Yoni Mazur  31:40  

Yeah. I don't want to mention it. But yeah, that's where that's pretty much the capital city, quote, unquote, the Amish people in America, that's pretty much the probably the largest concentration of Amish community in the world, probably.


David Schomer  31:52  

Exactly. So a couple of years ago, I booked a ticket and flew out there and got a rental car. Just trying, and I set aside four days just to find some Amish people, and they don't have websites, it's very hard to find them. And so I just went to where I knew they'd be, and said, Hey, do you know anybody that makes leather products? And, and, you know, just by asking around, was able to find a couple of people. So I secured that relationship in terms of manufacturer or...


Yoni Mazur  32:21  

Was it set up in Lancaster, again, you find a local neighbor that's willing to have a computer and print the orders. And


David Schomer  32:27  

I put an ad in the Catholic Church's newsletter.


Yoni Mazur  32:31  

So this is the model, I mean, reach it to the Catholics. This is the model, this is the model.


David Schomer  32:36  

And in bouncing, and so on, the deal is I pay for their internet, I buy a computer and a printer. And once a week, they need to make a delivery where they print a piece of paper off and take it to my supplier. And they


Yoni Mazur  32:48  

get paid for that. Or they just, you know, just cover the computer engineer and they're happy with it just to help out as


David Schomer  32:54  

for the lady who just walked across the street, I just pay for internet for people that are driving like across town. I pay them in additional ways that opportunity.


Yoni Mazur  33:05  

Yeah, the opportunity for a typical little bit of income. That's good. So you know, strange business model?


David Schomer  33:08  

Definitely. But I do think that you know, I could have stopped when that Bishop said, Get out of my town and never come back. And I don't know, I am again.


Yoni Mazur  33:24  

By the way afterward...


David Schomer  33:25  

I haven't. And I actually have you know, I was embarrassed about just kind of that whole situation I had. I have not been back to the town. I have respected his wishes.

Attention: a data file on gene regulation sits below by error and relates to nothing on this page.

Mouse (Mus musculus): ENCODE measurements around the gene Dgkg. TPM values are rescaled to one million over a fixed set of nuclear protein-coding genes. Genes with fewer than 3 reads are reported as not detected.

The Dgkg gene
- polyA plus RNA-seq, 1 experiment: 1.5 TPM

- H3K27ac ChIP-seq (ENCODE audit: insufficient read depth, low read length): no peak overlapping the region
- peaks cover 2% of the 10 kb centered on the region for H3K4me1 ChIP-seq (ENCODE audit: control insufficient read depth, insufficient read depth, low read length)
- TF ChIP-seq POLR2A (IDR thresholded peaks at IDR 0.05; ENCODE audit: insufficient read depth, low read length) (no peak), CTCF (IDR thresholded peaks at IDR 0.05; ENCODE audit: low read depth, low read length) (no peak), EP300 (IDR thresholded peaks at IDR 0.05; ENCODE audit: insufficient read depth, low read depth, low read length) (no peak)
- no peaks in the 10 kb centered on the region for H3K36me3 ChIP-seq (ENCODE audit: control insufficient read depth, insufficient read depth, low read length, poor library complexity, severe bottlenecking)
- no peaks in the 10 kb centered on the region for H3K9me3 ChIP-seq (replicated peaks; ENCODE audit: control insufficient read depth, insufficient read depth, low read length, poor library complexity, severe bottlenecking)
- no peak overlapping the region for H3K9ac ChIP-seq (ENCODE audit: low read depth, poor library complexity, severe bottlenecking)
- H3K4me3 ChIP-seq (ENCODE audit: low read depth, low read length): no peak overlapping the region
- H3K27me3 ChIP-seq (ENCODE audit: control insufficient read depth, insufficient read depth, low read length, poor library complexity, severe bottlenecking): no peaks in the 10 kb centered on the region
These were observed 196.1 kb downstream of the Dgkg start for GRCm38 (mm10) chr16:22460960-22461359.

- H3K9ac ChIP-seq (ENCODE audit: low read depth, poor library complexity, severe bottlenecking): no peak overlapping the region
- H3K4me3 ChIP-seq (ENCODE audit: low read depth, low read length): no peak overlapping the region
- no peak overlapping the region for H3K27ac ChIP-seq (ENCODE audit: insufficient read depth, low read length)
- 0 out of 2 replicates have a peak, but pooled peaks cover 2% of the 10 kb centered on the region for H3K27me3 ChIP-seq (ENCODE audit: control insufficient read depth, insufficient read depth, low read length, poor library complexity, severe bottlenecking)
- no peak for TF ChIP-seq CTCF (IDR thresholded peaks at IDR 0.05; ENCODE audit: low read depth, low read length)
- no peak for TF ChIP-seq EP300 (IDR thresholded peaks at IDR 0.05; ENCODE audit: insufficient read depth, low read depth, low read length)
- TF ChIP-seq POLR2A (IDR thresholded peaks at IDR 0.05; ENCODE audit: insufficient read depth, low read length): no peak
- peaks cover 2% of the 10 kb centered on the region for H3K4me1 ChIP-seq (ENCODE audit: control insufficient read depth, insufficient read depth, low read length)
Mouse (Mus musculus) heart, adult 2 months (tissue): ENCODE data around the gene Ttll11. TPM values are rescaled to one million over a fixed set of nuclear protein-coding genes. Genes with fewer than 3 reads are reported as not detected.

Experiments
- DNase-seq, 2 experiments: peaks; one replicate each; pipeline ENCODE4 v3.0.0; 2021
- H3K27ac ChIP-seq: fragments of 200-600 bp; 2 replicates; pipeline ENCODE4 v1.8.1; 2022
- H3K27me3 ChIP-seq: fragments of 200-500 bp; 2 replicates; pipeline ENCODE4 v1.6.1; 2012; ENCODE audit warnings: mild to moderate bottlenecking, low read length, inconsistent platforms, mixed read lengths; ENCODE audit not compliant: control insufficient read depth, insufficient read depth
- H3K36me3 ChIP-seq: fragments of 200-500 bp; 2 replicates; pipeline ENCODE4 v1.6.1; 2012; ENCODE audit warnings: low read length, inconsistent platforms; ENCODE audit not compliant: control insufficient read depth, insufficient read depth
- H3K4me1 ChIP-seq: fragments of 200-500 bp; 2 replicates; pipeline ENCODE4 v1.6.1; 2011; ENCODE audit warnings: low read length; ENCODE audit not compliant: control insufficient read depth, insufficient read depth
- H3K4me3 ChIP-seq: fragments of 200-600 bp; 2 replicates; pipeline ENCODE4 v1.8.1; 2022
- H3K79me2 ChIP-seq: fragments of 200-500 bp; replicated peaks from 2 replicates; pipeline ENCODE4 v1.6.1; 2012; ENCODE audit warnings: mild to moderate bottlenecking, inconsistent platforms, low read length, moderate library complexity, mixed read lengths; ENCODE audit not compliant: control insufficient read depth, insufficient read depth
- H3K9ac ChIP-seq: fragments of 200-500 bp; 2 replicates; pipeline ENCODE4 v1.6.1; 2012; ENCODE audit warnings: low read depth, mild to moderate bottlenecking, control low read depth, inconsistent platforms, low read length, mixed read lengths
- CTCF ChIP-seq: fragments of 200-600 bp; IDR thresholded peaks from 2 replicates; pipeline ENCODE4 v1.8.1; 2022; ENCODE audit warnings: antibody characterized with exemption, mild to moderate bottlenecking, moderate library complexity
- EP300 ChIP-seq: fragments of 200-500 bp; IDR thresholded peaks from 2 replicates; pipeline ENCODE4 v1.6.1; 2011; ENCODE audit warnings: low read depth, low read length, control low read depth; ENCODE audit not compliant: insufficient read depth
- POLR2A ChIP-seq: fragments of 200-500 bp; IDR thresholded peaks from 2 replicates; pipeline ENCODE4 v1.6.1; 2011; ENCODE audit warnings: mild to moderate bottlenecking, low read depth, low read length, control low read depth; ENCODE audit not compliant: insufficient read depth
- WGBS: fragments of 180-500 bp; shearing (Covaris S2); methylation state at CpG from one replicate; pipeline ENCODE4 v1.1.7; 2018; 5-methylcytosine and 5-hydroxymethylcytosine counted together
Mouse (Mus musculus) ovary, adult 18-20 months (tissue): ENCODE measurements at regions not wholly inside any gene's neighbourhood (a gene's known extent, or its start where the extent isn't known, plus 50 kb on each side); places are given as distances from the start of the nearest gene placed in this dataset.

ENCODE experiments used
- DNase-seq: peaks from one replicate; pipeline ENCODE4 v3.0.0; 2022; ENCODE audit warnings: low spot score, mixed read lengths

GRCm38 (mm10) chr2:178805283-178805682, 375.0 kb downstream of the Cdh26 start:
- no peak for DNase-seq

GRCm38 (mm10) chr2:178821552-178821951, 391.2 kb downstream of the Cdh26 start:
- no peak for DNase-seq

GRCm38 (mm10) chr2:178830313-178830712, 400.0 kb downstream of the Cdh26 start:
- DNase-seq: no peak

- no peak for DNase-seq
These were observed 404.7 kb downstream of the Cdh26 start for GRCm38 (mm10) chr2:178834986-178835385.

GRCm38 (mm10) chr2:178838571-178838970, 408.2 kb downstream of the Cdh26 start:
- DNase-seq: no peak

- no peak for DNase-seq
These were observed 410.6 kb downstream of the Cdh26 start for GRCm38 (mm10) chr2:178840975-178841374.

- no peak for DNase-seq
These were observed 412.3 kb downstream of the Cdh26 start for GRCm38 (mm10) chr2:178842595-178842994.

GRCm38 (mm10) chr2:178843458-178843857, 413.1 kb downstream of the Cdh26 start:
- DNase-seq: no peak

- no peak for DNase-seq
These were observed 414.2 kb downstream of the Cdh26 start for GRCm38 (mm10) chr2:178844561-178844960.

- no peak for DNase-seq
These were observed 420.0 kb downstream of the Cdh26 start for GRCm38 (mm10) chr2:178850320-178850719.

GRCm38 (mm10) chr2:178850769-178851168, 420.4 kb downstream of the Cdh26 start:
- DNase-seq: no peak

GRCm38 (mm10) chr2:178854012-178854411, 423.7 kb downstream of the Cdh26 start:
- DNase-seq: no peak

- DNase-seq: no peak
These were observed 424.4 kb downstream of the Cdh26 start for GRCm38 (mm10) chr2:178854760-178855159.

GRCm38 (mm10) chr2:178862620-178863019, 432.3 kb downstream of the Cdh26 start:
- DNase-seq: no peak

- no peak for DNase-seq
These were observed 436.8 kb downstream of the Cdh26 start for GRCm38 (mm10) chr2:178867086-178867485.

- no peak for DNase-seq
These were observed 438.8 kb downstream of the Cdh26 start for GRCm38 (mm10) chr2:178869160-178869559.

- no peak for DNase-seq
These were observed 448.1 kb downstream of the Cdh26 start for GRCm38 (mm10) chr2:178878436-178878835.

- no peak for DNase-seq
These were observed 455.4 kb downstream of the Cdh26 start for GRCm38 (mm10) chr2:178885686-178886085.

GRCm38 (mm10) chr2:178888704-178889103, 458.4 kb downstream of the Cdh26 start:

Yoni Mazur  33:39  

But that was a kid that set up with the Catholic, you know, a lady helping out? How are you? How are you know, he was okay with it. Because the family said we can do it because they’ve simply you know, you know, continued on and fulfilling the orders.


David Schomer  33:52  

Yeah, yeah. And we had written some letters back and forth, just confirming that this situation would work out. And so, you know, I think that that has been, it's been a great relationship. And it's been one that's been going on for four years. And so I love it.


Yoni Mazur  34:06  

I think it's so special, so unique. It's charming, you know, for lack of a better word, and the touches back to that trauma of the farm. There's something about your ability to bring the old world industry is the old world trade into the modern world. It's a this is a repetitive component that I can, you know, immediately identify with setting up the Amish people of all sourcing opportunities that you have in the modern world, you went to one of the most ancient, I guess, you know, that's still existing, right? It's not like you went to Egypt, because these cultures are no longer there. You went to a culture that's still around, and you're creating an economical opportunity, which is we should pitch it to the president or something. Some sort of a, you know, make sure that every Amish community has this opportunity one way or another. So you can scale up if you were to skill, a wanting to scale your brand, but Okay, take us to the e-commerce story. So yeah, this sourcing, you know, business, my business, depending on the sourcing and sales was growing was booming, what was an actual story on the marketplace.


David Schomer  35:11